The discussion re: testing gravers on one’s fingernail/thumbnail
reminded me of my experience writing my first book, a project based
book on metal clay.
My editor suggested that, before beginning to shoot the project
steps, I should get a manicure. I’ve always been sorta proud of the
way my jewelry maker’s hands look. In that case I thought, OK, I’ll
go along with it, even though it seemed a bit deceptive. jewelry
maker’s hands, I thought, look like they should look, rough around
the edges, nails definitely filed, sanded and discolored, etc. But,
I had a manicure.
I began to work on the projects and the photographer shot the steps,
and then we sent them off to the art editor. She wrote back asap and
asked me, “Did you have a manicure?” I had to laugh, because I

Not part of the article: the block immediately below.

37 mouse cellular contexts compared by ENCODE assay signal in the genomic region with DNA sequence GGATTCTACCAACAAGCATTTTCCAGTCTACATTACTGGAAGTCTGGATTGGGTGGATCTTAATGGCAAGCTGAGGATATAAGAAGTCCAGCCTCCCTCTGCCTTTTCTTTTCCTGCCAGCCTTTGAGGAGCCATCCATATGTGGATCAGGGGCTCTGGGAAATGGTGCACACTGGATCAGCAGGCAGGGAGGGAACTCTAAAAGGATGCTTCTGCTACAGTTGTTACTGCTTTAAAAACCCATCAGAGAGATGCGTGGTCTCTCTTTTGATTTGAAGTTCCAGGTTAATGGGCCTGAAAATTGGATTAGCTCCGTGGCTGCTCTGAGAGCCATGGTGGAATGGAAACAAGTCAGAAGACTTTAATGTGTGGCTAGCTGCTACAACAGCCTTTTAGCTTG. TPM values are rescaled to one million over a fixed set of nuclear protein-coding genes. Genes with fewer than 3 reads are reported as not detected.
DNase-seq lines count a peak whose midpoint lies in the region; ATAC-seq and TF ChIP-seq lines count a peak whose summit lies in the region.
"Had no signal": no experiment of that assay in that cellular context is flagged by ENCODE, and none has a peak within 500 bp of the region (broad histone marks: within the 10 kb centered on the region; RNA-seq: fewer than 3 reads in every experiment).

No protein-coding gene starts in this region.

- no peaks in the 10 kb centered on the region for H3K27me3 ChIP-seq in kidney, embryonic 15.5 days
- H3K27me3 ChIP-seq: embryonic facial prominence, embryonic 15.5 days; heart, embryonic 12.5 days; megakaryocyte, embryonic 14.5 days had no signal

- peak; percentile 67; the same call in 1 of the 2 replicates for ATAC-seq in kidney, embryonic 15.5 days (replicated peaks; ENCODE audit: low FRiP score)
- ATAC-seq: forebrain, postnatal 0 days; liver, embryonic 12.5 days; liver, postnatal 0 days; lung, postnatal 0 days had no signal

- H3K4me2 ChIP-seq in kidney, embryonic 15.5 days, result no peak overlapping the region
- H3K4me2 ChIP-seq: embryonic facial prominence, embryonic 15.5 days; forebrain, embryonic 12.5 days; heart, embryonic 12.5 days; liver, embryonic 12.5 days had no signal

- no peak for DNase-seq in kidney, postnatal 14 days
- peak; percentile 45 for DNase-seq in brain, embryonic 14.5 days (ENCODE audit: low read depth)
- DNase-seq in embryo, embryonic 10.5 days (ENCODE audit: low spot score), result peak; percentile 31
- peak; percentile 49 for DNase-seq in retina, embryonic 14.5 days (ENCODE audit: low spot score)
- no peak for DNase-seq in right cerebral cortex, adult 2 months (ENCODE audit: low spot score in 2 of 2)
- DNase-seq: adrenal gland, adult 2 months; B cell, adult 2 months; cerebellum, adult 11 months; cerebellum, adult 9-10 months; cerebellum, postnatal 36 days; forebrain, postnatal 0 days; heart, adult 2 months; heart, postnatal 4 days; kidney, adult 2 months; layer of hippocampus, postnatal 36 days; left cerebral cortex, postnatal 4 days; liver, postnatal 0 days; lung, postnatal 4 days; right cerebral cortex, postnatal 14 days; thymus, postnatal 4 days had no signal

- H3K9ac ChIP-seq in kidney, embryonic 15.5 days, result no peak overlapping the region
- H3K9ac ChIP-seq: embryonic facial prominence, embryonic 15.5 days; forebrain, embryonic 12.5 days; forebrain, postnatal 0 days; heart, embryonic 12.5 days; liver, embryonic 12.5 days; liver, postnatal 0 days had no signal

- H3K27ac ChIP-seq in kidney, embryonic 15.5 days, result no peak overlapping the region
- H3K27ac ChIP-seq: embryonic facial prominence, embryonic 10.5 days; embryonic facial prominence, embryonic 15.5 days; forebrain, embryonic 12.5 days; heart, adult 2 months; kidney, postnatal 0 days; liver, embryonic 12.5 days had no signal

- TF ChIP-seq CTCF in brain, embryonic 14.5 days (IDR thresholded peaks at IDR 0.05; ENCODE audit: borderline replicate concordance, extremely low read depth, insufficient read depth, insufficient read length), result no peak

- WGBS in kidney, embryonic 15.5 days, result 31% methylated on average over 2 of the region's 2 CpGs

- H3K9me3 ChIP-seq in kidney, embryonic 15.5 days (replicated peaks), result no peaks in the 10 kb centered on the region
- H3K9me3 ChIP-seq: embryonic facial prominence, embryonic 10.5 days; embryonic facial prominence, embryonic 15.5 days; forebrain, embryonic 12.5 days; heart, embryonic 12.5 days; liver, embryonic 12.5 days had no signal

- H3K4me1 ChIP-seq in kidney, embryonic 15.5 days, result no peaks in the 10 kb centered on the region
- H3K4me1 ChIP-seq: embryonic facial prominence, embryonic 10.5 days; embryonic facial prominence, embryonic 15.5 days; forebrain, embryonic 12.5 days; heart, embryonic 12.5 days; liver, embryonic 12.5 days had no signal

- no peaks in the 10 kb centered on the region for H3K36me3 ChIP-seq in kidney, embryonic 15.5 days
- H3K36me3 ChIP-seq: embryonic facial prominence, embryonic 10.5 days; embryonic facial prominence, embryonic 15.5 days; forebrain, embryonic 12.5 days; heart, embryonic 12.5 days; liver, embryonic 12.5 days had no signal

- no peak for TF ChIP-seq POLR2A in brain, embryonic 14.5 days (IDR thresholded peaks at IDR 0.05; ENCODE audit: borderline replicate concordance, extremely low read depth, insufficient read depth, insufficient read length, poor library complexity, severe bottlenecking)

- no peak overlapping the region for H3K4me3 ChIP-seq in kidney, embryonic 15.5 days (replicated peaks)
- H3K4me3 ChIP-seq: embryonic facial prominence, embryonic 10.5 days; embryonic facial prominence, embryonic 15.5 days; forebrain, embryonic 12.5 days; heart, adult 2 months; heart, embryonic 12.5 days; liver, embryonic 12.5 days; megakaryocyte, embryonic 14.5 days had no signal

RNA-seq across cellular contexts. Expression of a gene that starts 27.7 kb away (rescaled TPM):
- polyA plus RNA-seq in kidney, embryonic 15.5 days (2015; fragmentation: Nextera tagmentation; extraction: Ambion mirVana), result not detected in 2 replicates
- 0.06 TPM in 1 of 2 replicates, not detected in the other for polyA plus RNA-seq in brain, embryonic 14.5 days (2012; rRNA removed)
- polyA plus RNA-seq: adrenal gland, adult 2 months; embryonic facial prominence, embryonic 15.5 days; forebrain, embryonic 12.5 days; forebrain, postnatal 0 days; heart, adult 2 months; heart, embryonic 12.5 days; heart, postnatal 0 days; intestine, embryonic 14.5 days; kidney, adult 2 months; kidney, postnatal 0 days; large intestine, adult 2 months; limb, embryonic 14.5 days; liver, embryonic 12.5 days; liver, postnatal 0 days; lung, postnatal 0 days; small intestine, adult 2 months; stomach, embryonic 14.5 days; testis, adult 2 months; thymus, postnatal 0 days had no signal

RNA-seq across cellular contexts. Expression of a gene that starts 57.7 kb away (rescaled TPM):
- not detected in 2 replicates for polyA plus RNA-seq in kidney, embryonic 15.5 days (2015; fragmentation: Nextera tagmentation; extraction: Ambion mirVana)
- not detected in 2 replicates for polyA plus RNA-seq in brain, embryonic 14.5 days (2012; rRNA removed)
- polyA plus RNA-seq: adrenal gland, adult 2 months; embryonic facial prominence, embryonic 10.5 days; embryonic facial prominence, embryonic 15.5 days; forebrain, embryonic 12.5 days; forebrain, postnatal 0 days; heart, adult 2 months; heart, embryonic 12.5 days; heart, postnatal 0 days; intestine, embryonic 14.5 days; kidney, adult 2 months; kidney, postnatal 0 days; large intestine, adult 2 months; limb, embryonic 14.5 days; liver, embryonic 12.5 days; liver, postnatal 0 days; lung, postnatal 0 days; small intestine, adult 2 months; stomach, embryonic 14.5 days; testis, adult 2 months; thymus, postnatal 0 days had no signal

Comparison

really got into the work and my hands looked it! The photographer
had even cleaned up the images of my hands, removing, along with the
’dirt’, some of my age spots and wrinkles. Eventually we were able
to satisfy the art editor.
So, what do you in Orchidland think about showing only perfectly
manicured hands in a book that teaches jewelry making skills and
techniques? Do we want to give our students the impression that
making jewelry is a clean exercise. you come into the studio with
hands that look perfect and after working for hours, you leave the
studio with the same perfection? Alternatively, do we want students
to understand the nature of what we do in the studio, work that may
require giving up our unblemished hands with damaged fingernails?
Your thoughts, please…